Beth Erickson, Editor, Publisher,Writer, and someone you should know.

I have found a very helpful site for new writers that offers many resources and advice. The site is at
Beth Erickson is the Editor and Publisher of WritingEtc found on the site and she authors a great newsletter with invaluable information for the new writer, regardless of genre.

Check it out and sign up for her free newsletter. In the mean time read an article she graciously allows other writers to post to their sites. It is a wonderful piece of advice about how to look at the scenes you want to create. Try the exercises suggested to improve on your own writing and let me know how it works for you.

Enjoy the article. And thank you Beth for your generosity.

Wide Angle Lens

Billie Williams

Excerpt from Writing Wide: Exercises in Creative Writing

“To me, photography is the simultaneous recognition, in a fraction of a second of the significance of an event as well as of a precise organization of forms which give that event its proper expression.” -- Henri Cartier-Bresson, French Photographer & Artist

When you use a wide-angle lens on a camera, you do so to get a panoramic view of your subject. Why would you want to do that? Shouldn't you focus, center your picture, compose it of close-knit items? As with your writing, some times you need to see the broad picture in order to focus on the single most important element, be it story or picture.

If you were to take a panoramic view of an event in your life and write down everything you can see, feel, or hear in detail, you begin to see what makes up a scene, or the setting, in your writing. As you look at the big picture, you pick and chose details to tell your readers that may be pertinent to understanding your story people and the story itself. However, you need elements from the big picture, the panoramic view, to make the setting feel real. It is these subtle nuances that make a scene come to life.

I recommend that you try this as an exercise with at least five events from your life. Try to make the events as varied as you can; say a happy, sad, fun, loathsome, and perhaps interesting event. Ten would be even better, but you can always add to this list, and you should regularly. It will help you see details. It will help you become more aware of details that set the stage and make it believable. This will help you develop settings with a feel for time and place in your story.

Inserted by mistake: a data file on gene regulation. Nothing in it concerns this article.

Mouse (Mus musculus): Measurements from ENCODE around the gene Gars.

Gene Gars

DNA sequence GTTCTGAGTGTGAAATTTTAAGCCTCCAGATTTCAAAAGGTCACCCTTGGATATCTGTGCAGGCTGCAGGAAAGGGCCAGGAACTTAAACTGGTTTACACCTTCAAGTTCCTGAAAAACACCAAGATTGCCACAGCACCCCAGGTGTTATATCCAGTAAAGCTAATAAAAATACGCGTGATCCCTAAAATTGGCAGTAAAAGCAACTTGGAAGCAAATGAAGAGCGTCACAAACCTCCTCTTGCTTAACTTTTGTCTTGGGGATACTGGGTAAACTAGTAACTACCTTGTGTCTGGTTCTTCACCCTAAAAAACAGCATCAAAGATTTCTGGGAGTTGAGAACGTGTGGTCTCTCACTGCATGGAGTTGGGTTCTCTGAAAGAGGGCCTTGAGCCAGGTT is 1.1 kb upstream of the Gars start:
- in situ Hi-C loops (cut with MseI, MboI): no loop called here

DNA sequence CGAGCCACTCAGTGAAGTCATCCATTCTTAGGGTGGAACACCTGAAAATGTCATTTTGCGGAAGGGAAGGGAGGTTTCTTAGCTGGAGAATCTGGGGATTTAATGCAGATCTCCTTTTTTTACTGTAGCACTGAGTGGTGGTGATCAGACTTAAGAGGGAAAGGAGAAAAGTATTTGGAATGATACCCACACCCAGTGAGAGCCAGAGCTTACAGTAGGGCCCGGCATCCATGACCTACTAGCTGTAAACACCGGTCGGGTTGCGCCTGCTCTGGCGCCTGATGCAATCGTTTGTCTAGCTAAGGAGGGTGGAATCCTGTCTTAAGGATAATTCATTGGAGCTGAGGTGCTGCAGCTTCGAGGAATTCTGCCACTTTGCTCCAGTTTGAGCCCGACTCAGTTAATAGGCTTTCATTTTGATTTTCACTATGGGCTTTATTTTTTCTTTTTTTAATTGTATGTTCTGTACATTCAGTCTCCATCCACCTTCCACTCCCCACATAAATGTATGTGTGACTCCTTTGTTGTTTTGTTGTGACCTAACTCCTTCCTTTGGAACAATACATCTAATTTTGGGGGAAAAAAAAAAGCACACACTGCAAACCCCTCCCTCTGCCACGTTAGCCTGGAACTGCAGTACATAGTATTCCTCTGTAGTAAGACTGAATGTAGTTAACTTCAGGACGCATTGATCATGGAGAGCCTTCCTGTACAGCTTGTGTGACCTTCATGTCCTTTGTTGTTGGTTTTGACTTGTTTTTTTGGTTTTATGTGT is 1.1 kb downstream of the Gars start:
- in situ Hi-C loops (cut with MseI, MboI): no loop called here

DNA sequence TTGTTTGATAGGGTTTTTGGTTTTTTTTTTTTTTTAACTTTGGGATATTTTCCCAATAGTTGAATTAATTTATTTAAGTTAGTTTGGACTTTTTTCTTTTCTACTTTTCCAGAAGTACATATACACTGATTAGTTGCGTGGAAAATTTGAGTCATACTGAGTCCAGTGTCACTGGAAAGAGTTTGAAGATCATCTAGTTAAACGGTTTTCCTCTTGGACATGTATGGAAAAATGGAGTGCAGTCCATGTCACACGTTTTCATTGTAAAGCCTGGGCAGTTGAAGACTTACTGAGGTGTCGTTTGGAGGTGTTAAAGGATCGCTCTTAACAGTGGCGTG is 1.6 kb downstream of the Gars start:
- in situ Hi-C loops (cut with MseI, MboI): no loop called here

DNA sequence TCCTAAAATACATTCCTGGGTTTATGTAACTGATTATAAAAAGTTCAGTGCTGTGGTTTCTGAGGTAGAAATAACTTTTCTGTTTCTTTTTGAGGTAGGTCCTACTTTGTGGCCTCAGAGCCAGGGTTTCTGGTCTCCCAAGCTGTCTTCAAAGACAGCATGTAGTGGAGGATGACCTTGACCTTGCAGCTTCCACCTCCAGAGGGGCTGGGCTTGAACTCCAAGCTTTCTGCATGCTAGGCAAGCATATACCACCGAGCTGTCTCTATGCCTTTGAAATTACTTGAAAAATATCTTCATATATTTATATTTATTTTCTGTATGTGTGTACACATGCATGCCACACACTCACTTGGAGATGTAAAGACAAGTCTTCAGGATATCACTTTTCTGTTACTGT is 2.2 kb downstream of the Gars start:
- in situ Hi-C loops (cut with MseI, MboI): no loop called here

After you have the broad view of your story, you decide where your focus will be. Use the same focus on your protagonist and your supporting characters. Go so far as to do a character sketch of each. By doing this it will help you focus to a single center of your picture. You will need to answer the questions, “What does my main character want?" that is the focal point. The rest of the picture composes itself as other characters decide their needs. Each character is deciding what s/he is willing to do to achieve his/her goal.

Think of an extended family portrait, each person is connected to the others some how. So to are your characters in your story. Each character’s life touches someone else in your story in a significant way or h/she would not be there. Like the panoramic photograph, all things are connected in some way. Every character some how depends on or needs one of the other characters to fulfill a need or goal of their own.

For instance, think of your protagonist as the main/father/mother figure of the family. S/He is responsible for his/her own actions. Whatever she does however affects the rest of the family/cast of characters.

If she robs a bank, the family is drawn into that. Perhaps the oldest child drives the get-away-car; maybe the aunt provides a hiding place, etc.
Fill out your story with things from your panoramic view of things you know to be true for your story.

You could begin with an outline – I know the dreaded word -- outline – but it could be what you need to take each item from the panoramic view of your story and connect them through scene and chapter via the outline. Think of it as a blueprint for the stage setting, or the map for the treasure hunt, what ever it takes to get you to pick apart your story and make an outline/tree of where the story is going to take you.

Put another way, we could say start your picture from a single portrait – it may be a very fine portrait indeed, but it tells us little of the story behind it. If you were to take that portrait and add his/her favorite chair, a small table, a book, perhaps a piano your character starts to become a person rather than just an image on a piece of canvas. If you start with your center and build a panoramic view – you will have fleshed out your character and in so doing your story.


1.) Take a picture of someone from your life, maybe an old school photo of just that person. Write out in detail all you see as you show us who that person is. You cannot add any background that is not in the picture. Would we know your friend or family member if we saw them on the street from the way you described him or her? Does this person have a story to tell based on physical appearance only?

2.) Look at a magazine photo or one of your own that has a panoramic view and tell in vivid detail what it contains so that if some one were blind they could see what you see in their minds eye.


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